The primary role of Statutory Councils is the responsibility of governance of the health sector in South Africa. This mandate is affected by the operational management and regulation of health professionals, medical schemes, medicines control, medical research, and laboratory services. Councils that fall within the health sector are accountability to the Health Department, but operate independently. They are however accountable for fulfilling the functions entrusted in them through the Acts that established them.


    Who or what is the Allied Health Professions Council of South Africa?
    The Allied Health Professions Council of South Africa [Council] is a statutory Council for allied health professions established by way of the Allied Health Professions Act 63 of 1982 [as amended] in order to provide for the control of the practice of all allied health professions, which professions include Ayurveda, Chinese Medicine and Acupuncture, Chiropractic, Homeopathy, Naturopathy, Osteopathy, Phytotherapy, Therapeutic Aromatherapy, Therapeutic Massage Therapy, Therapeutic Reflexology and Unani-Tibb.


    What is the purpose of the Allied Health Professions Act and the Regulations?
    The Act and the Regulations provides for the control, governance and practice of allied health professions.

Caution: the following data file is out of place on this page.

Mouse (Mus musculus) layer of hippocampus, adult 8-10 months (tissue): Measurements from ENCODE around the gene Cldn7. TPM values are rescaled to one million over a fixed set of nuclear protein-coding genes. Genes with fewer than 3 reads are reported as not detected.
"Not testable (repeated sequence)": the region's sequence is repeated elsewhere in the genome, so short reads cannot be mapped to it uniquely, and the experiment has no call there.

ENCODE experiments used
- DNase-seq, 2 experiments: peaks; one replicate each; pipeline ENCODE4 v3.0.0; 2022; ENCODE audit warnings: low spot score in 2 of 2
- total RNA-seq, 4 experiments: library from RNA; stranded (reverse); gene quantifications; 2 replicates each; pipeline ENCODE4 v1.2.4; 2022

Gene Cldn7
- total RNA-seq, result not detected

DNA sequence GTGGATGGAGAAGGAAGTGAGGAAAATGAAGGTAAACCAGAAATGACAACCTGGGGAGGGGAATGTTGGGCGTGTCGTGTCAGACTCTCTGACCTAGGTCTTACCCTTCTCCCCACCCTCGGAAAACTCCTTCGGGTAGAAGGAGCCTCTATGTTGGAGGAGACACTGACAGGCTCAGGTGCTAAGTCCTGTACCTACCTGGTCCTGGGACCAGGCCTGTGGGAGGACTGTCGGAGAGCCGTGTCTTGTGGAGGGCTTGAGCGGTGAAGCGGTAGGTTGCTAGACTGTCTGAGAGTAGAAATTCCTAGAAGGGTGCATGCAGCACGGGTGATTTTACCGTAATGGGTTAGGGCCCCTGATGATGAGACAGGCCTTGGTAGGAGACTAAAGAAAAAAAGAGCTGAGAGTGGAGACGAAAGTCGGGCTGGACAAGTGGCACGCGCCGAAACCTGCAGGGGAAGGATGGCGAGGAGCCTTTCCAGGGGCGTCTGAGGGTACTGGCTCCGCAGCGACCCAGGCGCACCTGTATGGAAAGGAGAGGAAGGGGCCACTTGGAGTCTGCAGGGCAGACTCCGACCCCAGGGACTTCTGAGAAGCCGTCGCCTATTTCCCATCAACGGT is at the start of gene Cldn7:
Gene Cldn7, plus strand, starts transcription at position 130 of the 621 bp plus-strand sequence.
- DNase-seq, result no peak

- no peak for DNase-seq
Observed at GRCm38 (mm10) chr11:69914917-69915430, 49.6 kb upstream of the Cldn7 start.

Does this mean that the Council is there to serve the registered health practitioners? And if not, who does serve the interests of the practitioners?
    No, the Council is not there to serve the individual practitioners, nor specific health professions, nor medical schemes, not the pharmaceutical, cosmetic or such-related industries. It is vitally important that practitioners realise that registration with Council is not voluntary, as law prescribes registration. Council is accountable to the public, as opposed to serving the interests of the practitioners. Professional associations or societies serve the collective interests of registered practitioners and other stakeholders. [refer to the individual professional pages for links to the Associations]
    What are the Council’s functions?
    The primary mandate of the Council is public protection, as per the responsibility of all statutory councils, however it is relative to the governance of the 11 professions registered under Council. Council carries out its functions in various ways for these 11 professions within its jurisdiction, whilst striving to provide affordable, accessible, integrated and professional holistic healthcare to all people of South Africa. Council’s functions are inter alia:

  • to assist in the promotion and protection of the health of the population of the Republic;
  • to govern, administer and set policy relating to the professions registered with the Council;
  • to control the practice of the professions and ensure that Scopes of Practice are observed;
  • to investigate in accordance with the provisions of the Allied Health Professions Act complaints relating to the affairs of practitioners and students; and to attend to other judicial matters as per the Act;